The Japanese had no more idea of the location of the US carriers than the US did about the location of the Japanese carriers. The Japanese fleet could have been counter ambushed and overwhelmed by the combined force of the US carriers, battleships and land-based planes from Hawaii. Admiral Nagumo failed to launch follow up attacks on the oil storage and dry docks of Pearl Harbor in part because of this realistic fear of a devastating counterattack.

    American planners didn’t believe the Japanese would risk so many capital ships and aircraft in such a risky attack.

    The combination of all these factors meant that even though Admiral Kimmel, General Short and others understood the theoretical dangers of a carrier attack on Pearl Harbor, they didn’t think it a likely enough scenario to take counter measures against, especially if that meant exposing Pearl Harbor to more likely forms of attack.

    When they began actively preparing for war with Japan in early November 1941, they did not irresponsibly plan for an almost “impossible” carrier strike but instead responsibly planned for likely modes of attacks that the America navy thought the Japanese could carry out: Submarine attacks on ships, submarine shelling of the shore, submarine-landed commandos, aerial bombing from lumbering seaplanes and sabotage attacks by covert agents.

    Kimmel seriously ramped up anti-submarine defenses around the harbor. Short put the coastal artillery on high alert. Both configured air defenses to repel a high-altitude attack from large seaplanes. Both guarded all land assets from commando or saboteur attacks. Most famously, both the Navy and the Army tightly clustered all their aircraft together on the airfields so they could be easily protected from a ground attack by light infantry or saboteurs.

    Like competent baseball coaches, Kimmel and Short had covered all their bases. Unfortunately, the Japanese were playing football.

    Most historical works conflate the surprise of the general public at Pearl Harbor with the surprise of the military. The Roosevelt administration worked tirelessly to downplay the risk of attack from Japan because FDR didn’t want attention distracted from Europe. Negotiations were still underway, and Americans of that era assumed that no one would attack during negotiations. The military, however, was actively preparing for war with Japan and was not particularly surprised that it broke out. They were only surprised by a radical change in Japanese doctrine and capabilities.

    All the conspiracy theories about Pearl Harbor hinge on the idea that all the warnings about Japanese attacks should have made it obvious that a carrier strike on Pearl Harbor was imminent. Such theories ignore that the best intelligence estimates of the time said that Japan could not carry out such an attack, and even if they could would not as a matter of doctrine. Nothing in the bits and pieces of intelligence that in hindsight indicated a possible carrier attack on Pearl were interpreted as such, because a carrier attack was thought (as a practical matter) operationally impossible.

    The specter of technological surprise has haunted US planners ever since Pearl Harbor. The US military did learn to never underestimate the technical ability of an enemy to strike. Some would argue the US has systematically over estimated such abilities.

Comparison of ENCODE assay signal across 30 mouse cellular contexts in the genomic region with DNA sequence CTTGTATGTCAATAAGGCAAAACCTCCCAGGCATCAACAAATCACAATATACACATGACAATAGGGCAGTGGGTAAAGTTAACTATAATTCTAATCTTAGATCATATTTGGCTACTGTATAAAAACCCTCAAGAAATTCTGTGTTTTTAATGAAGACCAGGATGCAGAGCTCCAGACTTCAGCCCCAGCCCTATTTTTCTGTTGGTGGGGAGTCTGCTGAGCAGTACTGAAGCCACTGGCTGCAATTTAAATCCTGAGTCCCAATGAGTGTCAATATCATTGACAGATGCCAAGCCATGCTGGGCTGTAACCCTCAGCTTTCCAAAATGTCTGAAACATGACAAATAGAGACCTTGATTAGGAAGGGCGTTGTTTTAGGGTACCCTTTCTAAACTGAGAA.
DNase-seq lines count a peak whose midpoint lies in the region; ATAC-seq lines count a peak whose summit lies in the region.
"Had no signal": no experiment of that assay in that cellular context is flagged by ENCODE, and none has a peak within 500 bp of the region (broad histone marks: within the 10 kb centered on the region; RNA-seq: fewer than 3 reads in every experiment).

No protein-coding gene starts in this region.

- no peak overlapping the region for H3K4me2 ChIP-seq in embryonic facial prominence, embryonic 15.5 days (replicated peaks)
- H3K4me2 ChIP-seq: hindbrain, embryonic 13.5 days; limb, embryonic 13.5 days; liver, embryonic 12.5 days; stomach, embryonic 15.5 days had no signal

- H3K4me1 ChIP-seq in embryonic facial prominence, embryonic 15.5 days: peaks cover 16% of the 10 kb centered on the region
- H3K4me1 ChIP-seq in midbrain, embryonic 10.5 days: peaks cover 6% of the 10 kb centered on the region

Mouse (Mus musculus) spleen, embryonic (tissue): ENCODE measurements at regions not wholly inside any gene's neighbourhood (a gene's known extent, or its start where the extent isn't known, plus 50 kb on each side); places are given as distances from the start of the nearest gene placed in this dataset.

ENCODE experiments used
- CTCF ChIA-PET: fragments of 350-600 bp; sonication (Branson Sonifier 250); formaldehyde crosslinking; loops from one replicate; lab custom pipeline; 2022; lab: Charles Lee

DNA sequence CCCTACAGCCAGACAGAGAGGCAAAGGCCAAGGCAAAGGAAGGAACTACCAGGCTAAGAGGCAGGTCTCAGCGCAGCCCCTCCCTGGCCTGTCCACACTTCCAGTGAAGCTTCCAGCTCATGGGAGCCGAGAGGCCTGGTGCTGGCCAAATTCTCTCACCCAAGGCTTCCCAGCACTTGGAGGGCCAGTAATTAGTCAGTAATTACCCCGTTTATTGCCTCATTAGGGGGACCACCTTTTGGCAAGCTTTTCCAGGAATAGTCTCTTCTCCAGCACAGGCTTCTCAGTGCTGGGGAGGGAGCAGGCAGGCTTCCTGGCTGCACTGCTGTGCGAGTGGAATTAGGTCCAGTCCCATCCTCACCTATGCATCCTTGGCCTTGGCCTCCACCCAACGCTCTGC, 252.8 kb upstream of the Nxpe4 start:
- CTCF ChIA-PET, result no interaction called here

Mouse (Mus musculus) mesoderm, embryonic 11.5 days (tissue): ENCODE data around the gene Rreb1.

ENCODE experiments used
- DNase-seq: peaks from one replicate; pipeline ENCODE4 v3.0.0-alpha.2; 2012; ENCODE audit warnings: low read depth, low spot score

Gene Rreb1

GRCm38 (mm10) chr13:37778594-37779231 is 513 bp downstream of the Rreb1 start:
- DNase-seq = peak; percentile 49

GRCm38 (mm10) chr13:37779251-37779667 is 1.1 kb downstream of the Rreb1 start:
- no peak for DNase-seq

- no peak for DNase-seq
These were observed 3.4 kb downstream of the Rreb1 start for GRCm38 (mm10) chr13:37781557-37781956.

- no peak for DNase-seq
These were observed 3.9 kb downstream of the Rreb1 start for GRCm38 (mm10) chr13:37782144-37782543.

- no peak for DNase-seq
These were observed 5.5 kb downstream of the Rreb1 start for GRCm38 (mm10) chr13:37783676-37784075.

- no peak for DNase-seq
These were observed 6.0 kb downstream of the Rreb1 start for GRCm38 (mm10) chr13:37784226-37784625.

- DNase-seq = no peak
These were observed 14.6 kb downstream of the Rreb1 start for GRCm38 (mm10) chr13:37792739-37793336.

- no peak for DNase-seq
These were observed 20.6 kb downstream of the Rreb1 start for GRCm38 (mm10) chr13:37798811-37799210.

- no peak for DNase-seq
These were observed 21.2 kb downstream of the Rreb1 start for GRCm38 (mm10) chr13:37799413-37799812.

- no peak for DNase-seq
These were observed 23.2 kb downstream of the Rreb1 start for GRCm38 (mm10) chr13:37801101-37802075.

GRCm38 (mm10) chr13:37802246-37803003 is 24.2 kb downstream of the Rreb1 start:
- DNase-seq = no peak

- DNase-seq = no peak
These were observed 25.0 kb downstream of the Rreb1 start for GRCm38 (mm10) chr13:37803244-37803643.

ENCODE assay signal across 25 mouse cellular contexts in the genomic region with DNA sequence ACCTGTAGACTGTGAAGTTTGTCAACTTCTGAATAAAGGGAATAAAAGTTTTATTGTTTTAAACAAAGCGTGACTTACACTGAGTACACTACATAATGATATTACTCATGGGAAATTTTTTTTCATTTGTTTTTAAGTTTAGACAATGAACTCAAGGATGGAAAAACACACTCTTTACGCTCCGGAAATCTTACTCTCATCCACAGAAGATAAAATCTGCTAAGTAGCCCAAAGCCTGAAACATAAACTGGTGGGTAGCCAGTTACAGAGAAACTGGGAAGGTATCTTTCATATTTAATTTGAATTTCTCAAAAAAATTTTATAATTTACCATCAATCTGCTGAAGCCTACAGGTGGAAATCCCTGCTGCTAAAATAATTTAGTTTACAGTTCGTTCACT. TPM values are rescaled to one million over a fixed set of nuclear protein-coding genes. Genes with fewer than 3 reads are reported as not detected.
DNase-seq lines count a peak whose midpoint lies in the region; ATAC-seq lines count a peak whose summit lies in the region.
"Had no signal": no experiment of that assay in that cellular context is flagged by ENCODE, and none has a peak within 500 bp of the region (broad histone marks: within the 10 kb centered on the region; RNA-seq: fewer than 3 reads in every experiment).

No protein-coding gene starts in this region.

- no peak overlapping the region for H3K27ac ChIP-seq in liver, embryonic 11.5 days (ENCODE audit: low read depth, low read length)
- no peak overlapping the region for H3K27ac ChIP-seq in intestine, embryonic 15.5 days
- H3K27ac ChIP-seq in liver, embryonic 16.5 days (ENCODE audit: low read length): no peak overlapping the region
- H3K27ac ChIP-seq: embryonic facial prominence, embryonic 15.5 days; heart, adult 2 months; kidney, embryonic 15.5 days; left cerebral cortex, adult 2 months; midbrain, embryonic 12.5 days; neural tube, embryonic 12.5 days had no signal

We learned a lot from Pearl Harbor but we really didn’t learn not to attempt to read the minds of people from other cultures and ideologies We haven’t learned to plan for the appearance of exceptional individuals changing the rule of the game.

    Most importantly, we haven’t learned to plan for things we can’t possibly plan for or to admit that such scenarios even exist. Instead, we assume that all eventualities can be and should be planned for.

    No doubt future historians will write “books” about how everything we will blunder into was in retrospect so obvious that the only reasonable explanation was some grand incompetence or conspiracy. In the end, we just really don’t understand most of what is going on and never did or will. Life is about surprises good and bad.

     

    25 Responses to “All Attacks Aren’t the Same. That’s the Surprise.”

    1. Lexington Green Says:

      Shannon, this is very good. Thank you.

    2. Mike Doughty Says:

      Yes, hindsight is always 20/20.

      An excellent book for an overview of this whole topic is John Toland’s “The Rising Sun”.

    3. Michael Kennedy Says:

      I think the British added fins to their torpedoes at Taranto. Yamamato very carefully copied the British attack plan. Short and Kimmel were the recipients of Roosevelt’s successful blame shifting. He did include a war warning but adroitly avoided the blame for lack of imagination.

      What is still a mystery is MacArthur’s funk on December 8 when he had plenty of warning from Pearl Harbor. It is probably similar to that of Stalin when Hitler attacked.

    4. Dan P. Says:

      MacArthur’s funk I attribute to peacetime habits in the staff (i.e., Richard Sutherland). My follow-on research question would be how the military forces (or even just the USAFFE headquarters staff) on the Philippines had prepared for the onset of war. They acted under-prepared; were they?

    5. setbit Says:

      Japanese navel doctrine in the post-WW1 era was dictated by their belief that any future navel conflict would repeat the battle of Tsurigami…

      We shouldn’t be surprised at the aggressive Japanese tactics, as they have a long and storied tradition of excellence in navel conflict.

      And by the way, I notice you have a few interesting typos in this article.

      That seems to be true of many of your best postings, Shannon. Do you have a hypothesis as to why this is so? Is it because those articles are the ones you are most excited about, or is it because you dash them out on a smart phone when an idea strikes you.

    6. Shannon Love Says:

      Michael Kennedy,

      I think the British added fins to their torpedoes at Taranto.